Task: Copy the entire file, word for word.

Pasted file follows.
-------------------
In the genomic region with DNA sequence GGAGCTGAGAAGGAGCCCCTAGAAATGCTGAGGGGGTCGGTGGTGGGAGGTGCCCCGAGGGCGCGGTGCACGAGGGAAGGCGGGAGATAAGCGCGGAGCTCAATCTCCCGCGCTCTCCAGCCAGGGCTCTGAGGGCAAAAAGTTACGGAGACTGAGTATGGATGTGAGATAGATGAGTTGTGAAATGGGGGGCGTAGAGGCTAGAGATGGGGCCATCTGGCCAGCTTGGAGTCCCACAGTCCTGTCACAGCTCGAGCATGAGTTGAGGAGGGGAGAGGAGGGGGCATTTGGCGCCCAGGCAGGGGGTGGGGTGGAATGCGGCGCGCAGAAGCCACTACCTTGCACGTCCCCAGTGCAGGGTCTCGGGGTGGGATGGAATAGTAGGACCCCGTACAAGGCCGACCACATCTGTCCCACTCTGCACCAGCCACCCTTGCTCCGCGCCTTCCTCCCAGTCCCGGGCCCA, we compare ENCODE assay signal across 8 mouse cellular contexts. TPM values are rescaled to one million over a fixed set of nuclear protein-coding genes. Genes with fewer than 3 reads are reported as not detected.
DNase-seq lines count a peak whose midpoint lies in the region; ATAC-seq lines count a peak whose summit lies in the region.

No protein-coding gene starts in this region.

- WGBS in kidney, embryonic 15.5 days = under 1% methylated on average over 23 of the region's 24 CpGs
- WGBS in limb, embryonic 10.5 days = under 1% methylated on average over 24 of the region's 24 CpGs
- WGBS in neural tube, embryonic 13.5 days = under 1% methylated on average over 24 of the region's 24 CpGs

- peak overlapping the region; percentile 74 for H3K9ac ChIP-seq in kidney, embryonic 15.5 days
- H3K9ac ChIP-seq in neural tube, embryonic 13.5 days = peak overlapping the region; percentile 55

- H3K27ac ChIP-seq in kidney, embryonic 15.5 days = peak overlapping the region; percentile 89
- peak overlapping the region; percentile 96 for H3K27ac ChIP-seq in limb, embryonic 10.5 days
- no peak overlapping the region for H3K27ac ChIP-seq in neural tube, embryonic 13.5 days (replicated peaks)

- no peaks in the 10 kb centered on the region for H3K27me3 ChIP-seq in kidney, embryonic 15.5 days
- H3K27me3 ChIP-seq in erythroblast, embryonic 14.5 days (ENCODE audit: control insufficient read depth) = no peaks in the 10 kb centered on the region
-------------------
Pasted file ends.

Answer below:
In the genomic region with DNA sequence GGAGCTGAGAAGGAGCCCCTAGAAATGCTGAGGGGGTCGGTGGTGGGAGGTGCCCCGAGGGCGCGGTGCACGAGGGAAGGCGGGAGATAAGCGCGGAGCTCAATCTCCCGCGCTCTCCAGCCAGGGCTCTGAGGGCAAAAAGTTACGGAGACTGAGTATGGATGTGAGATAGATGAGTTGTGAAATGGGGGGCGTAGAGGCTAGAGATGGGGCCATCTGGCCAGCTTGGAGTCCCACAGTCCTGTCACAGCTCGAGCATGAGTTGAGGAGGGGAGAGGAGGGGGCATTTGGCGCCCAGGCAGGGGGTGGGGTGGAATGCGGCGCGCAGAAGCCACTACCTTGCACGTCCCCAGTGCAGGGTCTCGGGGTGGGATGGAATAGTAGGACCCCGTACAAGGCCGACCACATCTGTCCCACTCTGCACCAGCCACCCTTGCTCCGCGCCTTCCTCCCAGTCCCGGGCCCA, we compare ENCODE assay signal across 8 mouse cellular contexts. TPM values are rescaled to one million over a fixed set of nuclear protein-coding genes. Genes with fewer than 3 reads are reported as not detected.
DNase-seq lines count a peak whose midpoint lies in the region; ATAC-seq lines count a peak whose summit lies in the region.

No protein-coding gene starts in this region.

- WGBS in kidney, embryonic 15.5 days = under 1% methylated on average over 23 of the region's 24 CpGs
- WGBS in limb, embryonic 10.5 days = under 1% methylated on average over 24 of the region's 24 CpGs
- WGBS in neural tube, embryonic 13.5 days = under 1% methylated on average over 24 of the region's 24 CpGs

- peak overlapping the region; percentile 74 for H3K9ac ChIP-seq in kidney, embryonic 15.5 days
- H3K9ac ChIP-seq in neural tube, embryonic 13.5 days = peak overlapping the region; percentile 55

- H3K27ac ChIP-seq in kidney, embryonic 15.5 days = peak overlapping the region; percentile 89
- peak overlapping the region; percentile 96 for H3K27ac ChIP-seq in limb, embryonic 10.5 days
- no peak overlapping the region for H3K27ac ChIP-seq in neural tube, embryonic 13.5 days (replicated peaks)

- no peaks in the 10 kb centered on the region for H3K27me3 ChIP-seq in kidney, embryonic 15.5 days
- H3K27me3 ChIP-seq in erythroblast, embryonic 14.5 days (ENCODE audit: control insufficient read depth) = no peaks in the 10 kb centered on the region